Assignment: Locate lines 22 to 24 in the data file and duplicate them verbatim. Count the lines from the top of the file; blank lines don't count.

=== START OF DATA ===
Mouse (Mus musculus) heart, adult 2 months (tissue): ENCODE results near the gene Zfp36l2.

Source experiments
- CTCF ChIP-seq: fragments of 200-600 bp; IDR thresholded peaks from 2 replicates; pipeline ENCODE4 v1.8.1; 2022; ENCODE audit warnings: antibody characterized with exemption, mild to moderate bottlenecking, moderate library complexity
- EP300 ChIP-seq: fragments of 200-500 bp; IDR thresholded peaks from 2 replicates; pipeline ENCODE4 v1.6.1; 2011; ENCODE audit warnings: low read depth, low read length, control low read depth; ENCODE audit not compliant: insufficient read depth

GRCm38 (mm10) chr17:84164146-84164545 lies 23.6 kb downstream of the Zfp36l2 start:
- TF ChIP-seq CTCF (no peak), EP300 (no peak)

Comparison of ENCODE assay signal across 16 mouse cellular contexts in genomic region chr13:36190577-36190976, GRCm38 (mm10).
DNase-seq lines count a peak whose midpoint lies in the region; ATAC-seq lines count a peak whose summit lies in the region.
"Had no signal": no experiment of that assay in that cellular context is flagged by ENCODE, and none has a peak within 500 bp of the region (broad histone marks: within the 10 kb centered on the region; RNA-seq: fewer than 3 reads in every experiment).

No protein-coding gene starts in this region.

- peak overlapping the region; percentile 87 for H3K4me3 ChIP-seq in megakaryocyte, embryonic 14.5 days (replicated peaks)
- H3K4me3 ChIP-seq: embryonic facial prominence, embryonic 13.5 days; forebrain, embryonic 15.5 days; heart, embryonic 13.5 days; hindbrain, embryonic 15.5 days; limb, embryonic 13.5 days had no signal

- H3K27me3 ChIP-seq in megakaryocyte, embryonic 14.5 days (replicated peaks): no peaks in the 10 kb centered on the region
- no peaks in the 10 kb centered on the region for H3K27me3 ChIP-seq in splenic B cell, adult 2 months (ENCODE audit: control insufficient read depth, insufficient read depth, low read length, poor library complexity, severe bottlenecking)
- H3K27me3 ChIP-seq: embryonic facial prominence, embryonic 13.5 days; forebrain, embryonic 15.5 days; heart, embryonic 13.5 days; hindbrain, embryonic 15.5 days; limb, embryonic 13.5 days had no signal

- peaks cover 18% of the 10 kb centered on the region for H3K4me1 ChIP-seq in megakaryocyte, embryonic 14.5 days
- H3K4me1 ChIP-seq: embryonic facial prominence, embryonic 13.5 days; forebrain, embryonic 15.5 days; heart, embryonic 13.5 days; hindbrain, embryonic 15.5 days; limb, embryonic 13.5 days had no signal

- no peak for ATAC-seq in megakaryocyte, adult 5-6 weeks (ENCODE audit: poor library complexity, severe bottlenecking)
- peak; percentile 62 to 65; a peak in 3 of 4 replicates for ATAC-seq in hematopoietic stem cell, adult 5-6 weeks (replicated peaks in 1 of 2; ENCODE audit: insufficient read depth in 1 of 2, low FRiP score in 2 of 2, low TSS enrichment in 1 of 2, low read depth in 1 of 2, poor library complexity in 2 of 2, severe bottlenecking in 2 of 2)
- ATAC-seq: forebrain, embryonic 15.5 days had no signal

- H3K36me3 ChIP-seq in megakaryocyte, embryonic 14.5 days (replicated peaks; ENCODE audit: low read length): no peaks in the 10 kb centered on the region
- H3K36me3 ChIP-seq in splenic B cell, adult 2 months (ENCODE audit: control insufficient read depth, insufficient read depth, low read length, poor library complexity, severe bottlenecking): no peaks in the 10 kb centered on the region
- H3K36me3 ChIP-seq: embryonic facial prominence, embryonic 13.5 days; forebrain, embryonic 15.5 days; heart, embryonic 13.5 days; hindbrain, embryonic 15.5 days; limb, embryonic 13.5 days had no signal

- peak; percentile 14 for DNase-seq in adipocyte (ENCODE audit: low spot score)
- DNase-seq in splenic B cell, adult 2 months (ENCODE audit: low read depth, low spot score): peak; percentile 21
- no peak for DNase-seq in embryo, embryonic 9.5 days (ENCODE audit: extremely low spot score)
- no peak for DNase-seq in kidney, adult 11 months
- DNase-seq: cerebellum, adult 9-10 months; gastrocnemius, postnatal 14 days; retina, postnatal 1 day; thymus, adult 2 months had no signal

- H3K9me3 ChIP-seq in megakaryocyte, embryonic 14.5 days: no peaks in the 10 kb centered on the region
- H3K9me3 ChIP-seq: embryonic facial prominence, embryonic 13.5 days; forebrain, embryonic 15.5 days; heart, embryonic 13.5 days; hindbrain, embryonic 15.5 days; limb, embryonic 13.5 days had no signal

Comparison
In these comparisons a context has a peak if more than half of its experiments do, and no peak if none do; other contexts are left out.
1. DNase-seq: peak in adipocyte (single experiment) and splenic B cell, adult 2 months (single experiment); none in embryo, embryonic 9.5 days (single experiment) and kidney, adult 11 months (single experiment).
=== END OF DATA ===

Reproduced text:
- H3K36me3 ChIP-seq in splenic B cell, adult 2 months (ENCODE audit: control insufficient read depth, insufficient read depth, low read length, poor library complexity, severe bottlenecking): no peaks in the 10 kb centered on the region
- H3K36me3 ChIP-seq: embryonic facial prominence, embryonic 13.5 days; forebrain, embryonic 15.5 days; heart, embryonic 13.5 days; hindbrain, embryonic 15.5 days; limb, embryonic 13.5 days had no signal

- peak; percentile 14 for DNase-seq in adipocyte (ENCODE audit: low spot score)